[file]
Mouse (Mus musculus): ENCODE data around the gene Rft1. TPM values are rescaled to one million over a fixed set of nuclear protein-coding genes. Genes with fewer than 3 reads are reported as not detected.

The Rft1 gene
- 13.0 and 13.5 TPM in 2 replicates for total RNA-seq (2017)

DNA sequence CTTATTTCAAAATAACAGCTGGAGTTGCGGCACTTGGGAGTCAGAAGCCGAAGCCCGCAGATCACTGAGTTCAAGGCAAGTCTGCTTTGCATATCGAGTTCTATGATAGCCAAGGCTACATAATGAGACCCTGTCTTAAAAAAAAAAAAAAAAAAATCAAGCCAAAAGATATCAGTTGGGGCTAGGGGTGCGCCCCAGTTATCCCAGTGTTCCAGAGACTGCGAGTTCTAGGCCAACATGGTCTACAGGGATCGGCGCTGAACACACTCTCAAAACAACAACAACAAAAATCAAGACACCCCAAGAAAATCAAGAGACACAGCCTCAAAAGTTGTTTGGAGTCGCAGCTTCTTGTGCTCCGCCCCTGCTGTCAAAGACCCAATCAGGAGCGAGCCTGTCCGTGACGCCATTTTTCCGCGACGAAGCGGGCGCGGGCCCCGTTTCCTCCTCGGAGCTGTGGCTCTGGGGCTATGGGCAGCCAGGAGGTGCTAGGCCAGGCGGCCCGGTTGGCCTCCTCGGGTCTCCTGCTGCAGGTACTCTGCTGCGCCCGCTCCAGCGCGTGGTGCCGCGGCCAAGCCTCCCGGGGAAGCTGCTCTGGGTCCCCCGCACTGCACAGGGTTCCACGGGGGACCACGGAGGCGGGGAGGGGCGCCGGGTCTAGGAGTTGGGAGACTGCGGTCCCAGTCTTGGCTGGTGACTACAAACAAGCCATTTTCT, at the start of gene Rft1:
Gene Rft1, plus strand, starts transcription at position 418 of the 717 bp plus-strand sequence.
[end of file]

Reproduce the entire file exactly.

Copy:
Mouse (Mus musculus): ENCODE data around the gene Rft1. TPM values are rescaled to one million over a fixed set of nuclear protein-coding genes. Genes with fewer than 3 reads are reported as not detected.

The Rft1 gene
- 13.0 and 13.5 TPM in 2 replicates for total RNA-seq (2017)

DNA sequence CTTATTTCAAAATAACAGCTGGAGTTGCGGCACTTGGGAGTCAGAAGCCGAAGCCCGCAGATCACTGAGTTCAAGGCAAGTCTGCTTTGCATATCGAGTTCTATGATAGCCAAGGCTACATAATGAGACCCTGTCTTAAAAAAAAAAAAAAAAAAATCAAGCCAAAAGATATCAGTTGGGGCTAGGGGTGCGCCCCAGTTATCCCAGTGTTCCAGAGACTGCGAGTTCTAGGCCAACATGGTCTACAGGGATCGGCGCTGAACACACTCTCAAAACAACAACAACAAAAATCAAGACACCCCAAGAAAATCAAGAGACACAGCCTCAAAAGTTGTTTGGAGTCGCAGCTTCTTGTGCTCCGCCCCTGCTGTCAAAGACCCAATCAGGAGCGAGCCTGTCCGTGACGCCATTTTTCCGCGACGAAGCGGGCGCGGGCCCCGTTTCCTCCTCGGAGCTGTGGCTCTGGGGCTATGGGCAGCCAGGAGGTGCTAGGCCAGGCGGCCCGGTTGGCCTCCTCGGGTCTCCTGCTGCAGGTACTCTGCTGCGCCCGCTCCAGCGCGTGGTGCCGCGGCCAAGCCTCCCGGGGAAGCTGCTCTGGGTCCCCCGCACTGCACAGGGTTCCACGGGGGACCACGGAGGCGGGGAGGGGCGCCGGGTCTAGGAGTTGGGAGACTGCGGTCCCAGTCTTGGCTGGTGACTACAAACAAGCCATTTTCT, at the start of gene Rft1:
Gene Rft1, plus strand, starts transcription at position 418 of the 717 bp plus-strand sequence.